The policies of the U.S. Department of Justice (DOJ) regarding federal drug sentencing have gone through several major changes recently. Former Attorney General (AG) Eric Holder undertook a major overhaul several years ago, seeking to focus attention away from low-level drug offenses and onto major ones. In May 2017, however, AG Jeff Sessions rescinded Holder’s policy and issued a new memorandum directing federal prosecutors to “charge and pursue the most serious, readily provable offense.” The memorandum does not specifically mention drugs and drug-related offenses, but that is where it is likely to have the most far-reaching effects.
Federal sentencing guidelines derive, in part, from a list of factors established by Congress in 1984 that courts must consider when imposing a sentence. These include “the nature…of the offense and the…characteristics of the defendant,” the effect of the sentence on society at large, the need to maintain consistent sentencing practices for similar offenses, and “the need to provide restitution to any victims of the offense.” 18 U.S.C. § 3553(a).
A “mandatory minimum” sentence gives courts no discretion to adjust the sentence downward. Such sentences became particularly widespread with the Anti-Drug Abuse Act of 1986, Pub. L. 99-570 (Oct. 27, 1986). That law established lengthy minimum sentences for various drug offenses, such as 10 years for manufacturing, distributing, or possessing with intent to manufacture or distribute one kilogram of heroin or five kilograms of cocaine. 21 U.S.C. §§ 841(b)(1)(A)(i), (ii). According to the United States Sentencing Commission (USSC), 47.9 percent of all federal drug convictions in fiscal year 2015 involved an offense with a mandatory minimum penalty.
The Holder memorandum, officially titled “Department Policy on Charging Mandatory Minimum Sentences and Recidivist Enhancements in Certain Drug Cases” and issued on August 12, 2013, followed two important U.S. Supreme Court decisions regarding federal sentencing. In U.S. v. Booker, the court held that courts may only consider facts “admitted by the defendant or proved to a jury beyond a reasonable doubt” when imposing a sentence. 543 U.S. 220, 244 (2005). The court reached a similar holding in Alleyne v. United States, 570 US ___ (2013), which specifically addressed mandatory minimums.
Citing the Alleyne decision, the Holder memorandum directed federal prosecutors to reserve “our most severe mandatory minimum penalties…for serious, high-level, or violent drug traffickers.” Factors prosecutors should consider when deciding whether to charge a mandatory-minimum offense included whether the alleged offense involved a weapon or the use or threat of violence, whether the defendant was “an organizer, leader, manager or supervisor of others within a criminal organization,” whether the defendant had connections to larger criminal enterprises, and the defendant’s criminal history or lack thereof.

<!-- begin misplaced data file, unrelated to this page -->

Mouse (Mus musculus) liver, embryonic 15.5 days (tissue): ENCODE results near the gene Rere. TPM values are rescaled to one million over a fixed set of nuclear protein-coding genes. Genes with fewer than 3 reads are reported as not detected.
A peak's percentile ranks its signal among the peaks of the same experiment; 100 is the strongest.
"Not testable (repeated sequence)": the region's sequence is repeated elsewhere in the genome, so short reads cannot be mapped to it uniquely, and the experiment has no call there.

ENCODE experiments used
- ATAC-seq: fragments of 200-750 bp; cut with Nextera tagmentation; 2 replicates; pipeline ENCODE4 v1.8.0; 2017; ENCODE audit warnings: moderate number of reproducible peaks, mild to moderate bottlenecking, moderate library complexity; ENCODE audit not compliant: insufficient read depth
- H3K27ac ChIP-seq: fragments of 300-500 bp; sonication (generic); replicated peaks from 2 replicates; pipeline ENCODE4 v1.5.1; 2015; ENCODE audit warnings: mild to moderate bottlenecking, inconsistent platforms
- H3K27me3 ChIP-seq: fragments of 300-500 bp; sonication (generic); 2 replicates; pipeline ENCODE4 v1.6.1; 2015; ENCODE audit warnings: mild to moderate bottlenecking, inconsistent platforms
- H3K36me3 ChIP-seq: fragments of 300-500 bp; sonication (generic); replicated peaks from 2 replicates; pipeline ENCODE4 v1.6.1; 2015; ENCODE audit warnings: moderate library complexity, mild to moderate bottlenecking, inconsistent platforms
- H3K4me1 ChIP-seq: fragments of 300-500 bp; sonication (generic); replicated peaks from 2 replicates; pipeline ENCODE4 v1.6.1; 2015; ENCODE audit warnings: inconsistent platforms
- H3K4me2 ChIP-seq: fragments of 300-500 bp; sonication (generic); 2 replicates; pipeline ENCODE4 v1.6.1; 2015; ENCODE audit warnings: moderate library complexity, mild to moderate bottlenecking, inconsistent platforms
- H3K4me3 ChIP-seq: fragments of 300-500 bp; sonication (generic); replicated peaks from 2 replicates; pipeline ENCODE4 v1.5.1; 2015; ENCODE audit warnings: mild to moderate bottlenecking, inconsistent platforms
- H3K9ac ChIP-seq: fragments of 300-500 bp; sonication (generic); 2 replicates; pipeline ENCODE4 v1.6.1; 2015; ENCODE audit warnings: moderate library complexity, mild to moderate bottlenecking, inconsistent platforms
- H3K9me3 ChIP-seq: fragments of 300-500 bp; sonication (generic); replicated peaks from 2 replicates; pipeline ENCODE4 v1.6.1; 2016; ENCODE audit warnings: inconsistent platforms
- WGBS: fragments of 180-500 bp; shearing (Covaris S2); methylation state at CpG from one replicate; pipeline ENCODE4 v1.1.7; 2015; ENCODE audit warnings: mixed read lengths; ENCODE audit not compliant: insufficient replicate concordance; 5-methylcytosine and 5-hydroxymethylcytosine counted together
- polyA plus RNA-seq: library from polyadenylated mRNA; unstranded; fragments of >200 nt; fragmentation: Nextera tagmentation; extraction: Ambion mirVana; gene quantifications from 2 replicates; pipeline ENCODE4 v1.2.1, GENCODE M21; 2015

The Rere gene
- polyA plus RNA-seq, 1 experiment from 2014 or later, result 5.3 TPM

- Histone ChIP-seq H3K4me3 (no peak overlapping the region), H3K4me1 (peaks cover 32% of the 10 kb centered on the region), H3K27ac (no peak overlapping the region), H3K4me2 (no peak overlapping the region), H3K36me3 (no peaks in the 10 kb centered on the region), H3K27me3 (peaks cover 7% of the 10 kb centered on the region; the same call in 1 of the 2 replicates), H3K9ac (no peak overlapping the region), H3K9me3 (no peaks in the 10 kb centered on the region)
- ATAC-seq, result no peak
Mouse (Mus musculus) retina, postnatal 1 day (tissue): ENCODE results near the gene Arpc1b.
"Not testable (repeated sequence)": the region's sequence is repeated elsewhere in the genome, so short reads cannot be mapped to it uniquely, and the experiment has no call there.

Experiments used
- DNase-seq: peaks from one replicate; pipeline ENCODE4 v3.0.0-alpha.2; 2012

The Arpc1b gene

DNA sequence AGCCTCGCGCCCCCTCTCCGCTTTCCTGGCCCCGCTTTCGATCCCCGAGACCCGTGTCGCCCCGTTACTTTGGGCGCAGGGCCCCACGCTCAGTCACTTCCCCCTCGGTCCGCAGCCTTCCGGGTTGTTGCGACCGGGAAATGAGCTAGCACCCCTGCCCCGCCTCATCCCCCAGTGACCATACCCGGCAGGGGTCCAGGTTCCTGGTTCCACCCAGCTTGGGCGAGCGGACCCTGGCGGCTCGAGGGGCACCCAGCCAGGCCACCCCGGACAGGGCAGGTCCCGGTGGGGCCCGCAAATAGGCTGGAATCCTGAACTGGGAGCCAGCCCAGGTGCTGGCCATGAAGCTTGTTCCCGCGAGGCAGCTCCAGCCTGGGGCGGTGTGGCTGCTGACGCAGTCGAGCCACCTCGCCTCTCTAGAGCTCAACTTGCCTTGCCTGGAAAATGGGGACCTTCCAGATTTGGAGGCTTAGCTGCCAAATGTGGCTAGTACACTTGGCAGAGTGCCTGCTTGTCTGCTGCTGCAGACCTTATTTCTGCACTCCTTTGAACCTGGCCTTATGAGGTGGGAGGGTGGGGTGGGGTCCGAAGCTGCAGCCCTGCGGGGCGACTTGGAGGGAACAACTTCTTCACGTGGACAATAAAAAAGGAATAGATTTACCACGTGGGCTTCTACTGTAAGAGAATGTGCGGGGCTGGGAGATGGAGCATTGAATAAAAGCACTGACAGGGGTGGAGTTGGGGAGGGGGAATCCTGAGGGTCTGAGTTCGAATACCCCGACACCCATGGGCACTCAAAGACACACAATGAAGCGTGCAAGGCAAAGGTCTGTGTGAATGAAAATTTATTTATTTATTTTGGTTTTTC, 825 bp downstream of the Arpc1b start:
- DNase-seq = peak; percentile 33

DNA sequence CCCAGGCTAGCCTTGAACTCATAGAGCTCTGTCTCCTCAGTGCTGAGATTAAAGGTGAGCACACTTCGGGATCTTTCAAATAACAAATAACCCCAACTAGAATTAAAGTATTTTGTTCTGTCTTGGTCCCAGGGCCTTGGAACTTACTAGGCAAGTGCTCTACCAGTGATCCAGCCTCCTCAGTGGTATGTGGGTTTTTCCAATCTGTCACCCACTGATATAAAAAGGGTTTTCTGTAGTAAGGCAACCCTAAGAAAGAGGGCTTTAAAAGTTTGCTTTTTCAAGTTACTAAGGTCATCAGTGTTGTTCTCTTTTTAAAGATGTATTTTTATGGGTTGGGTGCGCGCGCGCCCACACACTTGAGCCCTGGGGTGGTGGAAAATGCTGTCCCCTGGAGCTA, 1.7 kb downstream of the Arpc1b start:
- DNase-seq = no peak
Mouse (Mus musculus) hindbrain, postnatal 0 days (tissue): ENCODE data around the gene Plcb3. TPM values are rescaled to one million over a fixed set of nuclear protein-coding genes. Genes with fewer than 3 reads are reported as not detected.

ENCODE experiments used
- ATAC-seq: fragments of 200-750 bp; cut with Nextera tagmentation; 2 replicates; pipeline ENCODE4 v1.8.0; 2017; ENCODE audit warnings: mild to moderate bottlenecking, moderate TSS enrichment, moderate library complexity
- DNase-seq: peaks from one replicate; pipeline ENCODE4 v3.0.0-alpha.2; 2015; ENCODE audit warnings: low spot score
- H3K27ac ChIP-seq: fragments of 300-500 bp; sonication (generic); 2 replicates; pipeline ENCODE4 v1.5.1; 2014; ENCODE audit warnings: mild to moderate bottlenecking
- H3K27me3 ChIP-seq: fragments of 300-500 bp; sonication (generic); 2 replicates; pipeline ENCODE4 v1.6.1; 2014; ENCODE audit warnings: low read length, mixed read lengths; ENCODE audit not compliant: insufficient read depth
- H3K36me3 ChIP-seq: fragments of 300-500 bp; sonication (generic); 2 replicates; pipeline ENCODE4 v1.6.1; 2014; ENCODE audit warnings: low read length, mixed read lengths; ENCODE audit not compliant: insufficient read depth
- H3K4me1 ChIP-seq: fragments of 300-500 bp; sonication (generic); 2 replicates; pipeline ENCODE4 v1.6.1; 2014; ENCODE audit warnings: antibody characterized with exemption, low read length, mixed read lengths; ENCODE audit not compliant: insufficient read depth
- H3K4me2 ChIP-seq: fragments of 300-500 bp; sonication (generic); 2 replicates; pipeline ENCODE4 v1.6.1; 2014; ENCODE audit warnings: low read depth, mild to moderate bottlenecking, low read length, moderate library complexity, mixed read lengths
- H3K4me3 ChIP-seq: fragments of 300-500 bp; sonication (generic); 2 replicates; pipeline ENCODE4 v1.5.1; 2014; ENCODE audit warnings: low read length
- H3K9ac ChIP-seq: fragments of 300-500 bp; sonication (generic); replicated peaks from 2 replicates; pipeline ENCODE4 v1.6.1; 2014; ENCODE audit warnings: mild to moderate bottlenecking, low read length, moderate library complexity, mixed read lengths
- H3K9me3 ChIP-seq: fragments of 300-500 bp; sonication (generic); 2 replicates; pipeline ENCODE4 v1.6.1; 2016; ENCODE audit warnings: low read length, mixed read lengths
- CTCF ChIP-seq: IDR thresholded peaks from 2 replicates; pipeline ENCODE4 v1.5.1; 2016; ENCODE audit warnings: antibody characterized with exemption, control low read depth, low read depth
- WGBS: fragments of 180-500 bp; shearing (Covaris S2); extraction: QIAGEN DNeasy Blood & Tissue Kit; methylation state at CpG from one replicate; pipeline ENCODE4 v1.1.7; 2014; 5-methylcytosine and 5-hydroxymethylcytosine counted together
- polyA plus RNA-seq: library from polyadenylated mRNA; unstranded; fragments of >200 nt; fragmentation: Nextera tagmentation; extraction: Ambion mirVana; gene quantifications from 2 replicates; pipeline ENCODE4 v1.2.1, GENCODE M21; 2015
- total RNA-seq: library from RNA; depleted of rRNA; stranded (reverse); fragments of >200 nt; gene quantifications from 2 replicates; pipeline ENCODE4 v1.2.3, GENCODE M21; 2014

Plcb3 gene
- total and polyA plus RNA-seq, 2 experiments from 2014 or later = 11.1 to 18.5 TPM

The Sessions memorandum, issued on May 10, 2017 and simply titled “Department Charging and Sentencing Policy,” overturns the Holder memorandum in simple and blunt terms. Whereas the Holder memorandum described factors prosecutors should consider before charging a mandatory-minimum offense, the Sessions memorandum effectively requires charging a mandatory-minimum offense whenever possible. It further requires supervisory approval for a prosecutor to deviate from this directive.
These blog posts are meant to be illustrative only. Unless expressly stated to the contrary herein, these matters are not the result of any legal work of Michael J. Brown, but are used to communicate a particular point of view. Michael J. Brown does not claim credit for any legal work done by any lawyer or law firm either generally or specifically, with respect to the matters contained in this blog.
Michael J. Brown is a board-certified federal crime attorney who has practiced in West Texas, defending people against charges in state and federal courts, for more than two decades. To schedule a confidential consultation with an experienced and knowledgeable advocate for criminal justice, contact us today online or at (432) 687-5157.
More Blog Posts:
“Fair Sentencing” Laws Eliminate Mandatory Minimum Sentences, Sentencing Disparities for Certain Drug Offenses, Texas Criminal Lawyer Blog, January 26, 2015
Clemency, Sentencing Reforms Offer Hope to Thousands of Nonviolent Drug Offenders Currently in Prison, Texas Criminal Lawyer Blog, July 23, 2014
Federal Judge Challenges Mandatory Minimum Sentencing Law After Appeals Court Reverses Him, Texas Criminal Lawyer Blog, November 25, 2013